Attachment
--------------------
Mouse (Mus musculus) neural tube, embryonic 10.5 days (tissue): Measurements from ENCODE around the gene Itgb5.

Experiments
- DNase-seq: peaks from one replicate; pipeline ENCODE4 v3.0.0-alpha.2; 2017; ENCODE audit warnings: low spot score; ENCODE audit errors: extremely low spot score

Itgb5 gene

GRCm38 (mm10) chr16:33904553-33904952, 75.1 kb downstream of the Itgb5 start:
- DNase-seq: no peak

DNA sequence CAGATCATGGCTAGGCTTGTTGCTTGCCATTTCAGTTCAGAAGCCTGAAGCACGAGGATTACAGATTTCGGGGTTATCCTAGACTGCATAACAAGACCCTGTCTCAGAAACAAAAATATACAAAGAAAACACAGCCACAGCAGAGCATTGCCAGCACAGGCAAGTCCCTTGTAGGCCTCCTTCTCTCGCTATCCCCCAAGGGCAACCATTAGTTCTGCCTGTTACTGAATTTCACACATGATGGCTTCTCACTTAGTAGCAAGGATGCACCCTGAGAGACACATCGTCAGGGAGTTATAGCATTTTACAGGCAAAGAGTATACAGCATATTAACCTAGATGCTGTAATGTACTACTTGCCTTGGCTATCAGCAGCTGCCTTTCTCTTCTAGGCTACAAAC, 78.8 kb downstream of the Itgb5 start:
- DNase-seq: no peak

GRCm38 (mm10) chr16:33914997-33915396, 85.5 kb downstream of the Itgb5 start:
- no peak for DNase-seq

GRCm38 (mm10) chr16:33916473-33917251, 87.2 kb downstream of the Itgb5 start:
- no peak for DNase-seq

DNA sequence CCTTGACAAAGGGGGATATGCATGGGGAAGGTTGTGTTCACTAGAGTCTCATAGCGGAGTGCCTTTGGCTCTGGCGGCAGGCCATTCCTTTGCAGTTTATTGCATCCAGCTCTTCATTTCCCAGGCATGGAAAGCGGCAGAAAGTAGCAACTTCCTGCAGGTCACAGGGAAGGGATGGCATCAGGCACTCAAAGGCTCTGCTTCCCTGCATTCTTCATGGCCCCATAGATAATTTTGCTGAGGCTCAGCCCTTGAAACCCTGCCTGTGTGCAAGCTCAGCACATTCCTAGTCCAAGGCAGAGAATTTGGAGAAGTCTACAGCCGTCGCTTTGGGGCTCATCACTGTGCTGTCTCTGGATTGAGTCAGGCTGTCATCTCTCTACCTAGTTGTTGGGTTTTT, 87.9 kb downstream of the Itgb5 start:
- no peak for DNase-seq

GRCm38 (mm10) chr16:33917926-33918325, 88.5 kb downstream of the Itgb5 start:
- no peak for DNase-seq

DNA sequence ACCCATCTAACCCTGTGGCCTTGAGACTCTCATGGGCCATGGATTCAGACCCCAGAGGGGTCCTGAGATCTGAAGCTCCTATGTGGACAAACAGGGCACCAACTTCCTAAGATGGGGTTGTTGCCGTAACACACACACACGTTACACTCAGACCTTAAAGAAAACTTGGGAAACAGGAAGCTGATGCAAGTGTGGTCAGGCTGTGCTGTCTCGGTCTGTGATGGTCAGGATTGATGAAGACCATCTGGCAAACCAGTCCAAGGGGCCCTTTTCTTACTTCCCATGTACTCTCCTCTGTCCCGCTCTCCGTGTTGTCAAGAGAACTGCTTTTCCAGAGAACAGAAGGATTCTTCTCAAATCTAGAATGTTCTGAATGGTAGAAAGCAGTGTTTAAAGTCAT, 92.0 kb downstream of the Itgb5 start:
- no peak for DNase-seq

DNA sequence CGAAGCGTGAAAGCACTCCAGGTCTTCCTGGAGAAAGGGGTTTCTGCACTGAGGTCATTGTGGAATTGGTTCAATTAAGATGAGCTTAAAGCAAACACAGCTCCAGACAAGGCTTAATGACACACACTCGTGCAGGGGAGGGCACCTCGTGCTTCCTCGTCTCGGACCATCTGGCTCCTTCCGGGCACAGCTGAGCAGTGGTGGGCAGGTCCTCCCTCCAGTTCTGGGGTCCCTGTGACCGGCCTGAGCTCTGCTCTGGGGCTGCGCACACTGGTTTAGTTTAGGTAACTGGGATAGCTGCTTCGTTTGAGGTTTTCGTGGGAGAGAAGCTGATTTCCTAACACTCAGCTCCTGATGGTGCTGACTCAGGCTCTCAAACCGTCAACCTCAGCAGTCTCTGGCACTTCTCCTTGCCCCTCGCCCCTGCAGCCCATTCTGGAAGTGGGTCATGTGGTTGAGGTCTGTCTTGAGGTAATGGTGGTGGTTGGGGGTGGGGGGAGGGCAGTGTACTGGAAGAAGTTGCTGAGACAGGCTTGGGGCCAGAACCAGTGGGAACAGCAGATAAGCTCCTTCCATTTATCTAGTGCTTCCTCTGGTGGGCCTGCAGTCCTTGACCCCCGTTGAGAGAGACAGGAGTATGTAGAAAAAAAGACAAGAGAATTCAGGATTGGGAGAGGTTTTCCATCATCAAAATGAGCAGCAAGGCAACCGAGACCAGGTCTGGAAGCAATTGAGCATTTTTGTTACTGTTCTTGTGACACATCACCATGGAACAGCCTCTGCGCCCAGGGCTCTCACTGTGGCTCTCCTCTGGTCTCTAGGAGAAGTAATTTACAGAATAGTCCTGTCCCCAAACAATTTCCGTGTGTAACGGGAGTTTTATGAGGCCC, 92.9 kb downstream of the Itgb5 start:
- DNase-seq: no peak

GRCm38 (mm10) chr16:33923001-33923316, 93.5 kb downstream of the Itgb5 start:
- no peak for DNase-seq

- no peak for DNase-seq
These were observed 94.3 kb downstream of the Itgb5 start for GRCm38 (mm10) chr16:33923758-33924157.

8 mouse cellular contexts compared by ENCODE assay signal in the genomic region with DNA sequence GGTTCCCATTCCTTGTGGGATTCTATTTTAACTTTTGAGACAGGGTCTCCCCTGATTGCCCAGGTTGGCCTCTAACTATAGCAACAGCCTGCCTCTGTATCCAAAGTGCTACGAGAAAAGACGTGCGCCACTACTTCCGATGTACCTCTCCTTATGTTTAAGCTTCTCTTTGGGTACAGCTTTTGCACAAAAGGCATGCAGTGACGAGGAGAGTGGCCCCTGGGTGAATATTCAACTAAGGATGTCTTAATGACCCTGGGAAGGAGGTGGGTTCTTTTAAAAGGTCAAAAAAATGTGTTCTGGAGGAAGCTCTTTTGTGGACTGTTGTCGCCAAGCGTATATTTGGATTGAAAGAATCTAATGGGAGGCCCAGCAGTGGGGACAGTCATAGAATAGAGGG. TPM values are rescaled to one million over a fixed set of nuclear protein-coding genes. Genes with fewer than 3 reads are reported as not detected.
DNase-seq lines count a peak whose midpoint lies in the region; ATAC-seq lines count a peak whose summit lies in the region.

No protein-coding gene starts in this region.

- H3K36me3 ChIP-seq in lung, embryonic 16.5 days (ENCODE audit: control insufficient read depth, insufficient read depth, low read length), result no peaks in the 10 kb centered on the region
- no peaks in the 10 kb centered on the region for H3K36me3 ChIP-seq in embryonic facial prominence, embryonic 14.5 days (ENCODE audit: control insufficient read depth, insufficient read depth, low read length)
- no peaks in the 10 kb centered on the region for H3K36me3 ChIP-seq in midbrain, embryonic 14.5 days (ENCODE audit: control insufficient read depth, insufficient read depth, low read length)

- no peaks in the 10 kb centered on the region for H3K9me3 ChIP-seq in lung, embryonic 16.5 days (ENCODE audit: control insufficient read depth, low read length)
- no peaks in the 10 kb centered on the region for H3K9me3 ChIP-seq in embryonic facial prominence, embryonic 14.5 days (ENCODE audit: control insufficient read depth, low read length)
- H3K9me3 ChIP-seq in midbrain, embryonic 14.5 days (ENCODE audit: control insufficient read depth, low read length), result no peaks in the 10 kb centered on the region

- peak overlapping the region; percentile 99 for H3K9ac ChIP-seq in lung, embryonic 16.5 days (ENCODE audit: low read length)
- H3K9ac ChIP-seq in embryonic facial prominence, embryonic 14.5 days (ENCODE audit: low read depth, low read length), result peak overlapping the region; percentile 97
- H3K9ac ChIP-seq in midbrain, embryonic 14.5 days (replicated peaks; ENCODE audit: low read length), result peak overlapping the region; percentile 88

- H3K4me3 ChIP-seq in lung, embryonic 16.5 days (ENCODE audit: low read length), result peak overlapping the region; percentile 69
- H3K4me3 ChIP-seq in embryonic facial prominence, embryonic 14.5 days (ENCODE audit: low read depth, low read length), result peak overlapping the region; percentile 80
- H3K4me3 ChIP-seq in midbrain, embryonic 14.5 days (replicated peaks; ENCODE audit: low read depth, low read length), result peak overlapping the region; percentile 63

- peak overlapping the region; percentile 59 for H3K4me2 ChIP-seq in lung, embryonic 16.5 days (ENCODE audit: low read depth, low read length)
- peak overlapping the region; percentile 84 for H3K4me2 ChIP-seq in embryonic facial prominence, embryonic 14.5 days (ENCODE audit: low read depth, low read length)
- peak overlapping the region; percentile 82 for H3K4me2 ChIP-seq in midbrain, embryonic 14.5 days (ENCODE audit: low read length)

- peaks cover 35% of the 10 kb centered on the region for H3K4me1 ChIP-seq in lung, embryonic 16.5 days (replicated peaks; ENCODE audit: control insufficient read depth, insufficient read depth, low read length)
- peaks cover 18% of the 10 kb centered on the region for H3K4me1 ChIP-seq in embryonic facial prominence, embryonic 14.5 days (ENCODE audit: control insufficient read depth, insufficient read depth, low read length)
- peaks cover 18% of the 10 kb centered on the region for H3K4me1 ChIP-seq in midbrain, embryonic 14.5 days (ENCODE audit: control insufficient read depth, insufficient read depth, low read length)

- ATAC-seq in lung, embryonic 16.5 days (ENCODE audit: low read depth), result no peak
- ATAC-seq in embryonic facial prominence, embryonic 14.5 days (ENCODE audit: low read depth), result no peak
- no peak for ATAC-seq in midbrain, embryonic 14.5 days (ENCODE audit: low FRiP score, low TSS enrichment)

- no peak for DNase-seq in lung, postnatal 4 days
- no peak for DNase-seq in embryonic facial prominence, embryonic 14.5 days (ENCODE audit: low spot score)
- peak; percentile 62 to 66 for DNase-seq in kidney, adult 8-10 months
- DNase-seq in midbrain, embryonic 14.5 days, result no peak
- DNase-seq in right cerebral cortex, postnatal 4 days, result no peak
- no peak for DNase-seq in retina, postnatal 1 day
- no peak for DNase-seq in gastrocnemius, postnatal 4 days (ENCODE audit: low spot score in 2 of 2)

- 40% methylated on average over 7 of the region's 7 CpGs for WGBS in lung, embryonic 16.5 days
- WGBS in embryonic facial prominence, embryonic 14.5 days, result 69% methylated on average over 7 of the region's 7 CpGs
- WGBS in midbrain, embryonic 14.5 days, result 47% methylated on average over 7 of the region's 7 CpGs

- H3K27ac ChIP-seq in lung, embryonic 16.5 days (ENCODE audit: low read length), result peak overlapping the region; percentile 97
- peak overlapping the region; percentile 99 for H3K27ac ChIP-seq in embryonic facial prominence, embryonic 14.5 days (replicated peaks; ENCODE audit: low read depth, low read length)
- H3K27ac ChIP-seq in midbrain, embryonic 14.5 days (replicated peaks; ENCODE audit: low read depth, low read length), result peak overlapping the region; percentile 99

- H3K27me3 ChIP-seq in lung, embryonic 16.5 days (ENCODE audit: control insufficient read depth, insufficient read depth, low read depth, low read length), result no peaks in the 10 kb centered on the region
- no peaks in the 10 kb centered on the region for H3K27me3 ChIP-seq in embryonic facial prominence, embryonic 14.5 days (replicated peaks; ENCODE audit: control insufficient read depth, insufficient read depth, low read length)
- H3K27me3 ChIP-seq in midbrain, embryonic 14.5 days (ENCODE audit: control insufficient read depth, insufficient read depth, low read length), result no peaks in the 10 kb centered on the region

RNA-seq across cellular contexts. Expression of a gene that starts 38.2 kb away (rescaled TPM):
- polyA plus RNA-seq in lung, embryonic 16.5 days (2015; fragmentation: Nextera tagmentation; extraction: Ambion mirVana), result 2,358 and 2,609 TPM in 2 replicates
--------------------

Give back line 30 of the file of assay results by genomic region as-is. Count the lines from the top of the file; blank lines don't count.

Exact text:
- no peaks in the 10 kb centered on the region for H3K36me3 ChIP-seq in midbrain, embryonic 14.5 days (ENCODE audit: control insufficient read depth, insufficient read depth, low read length)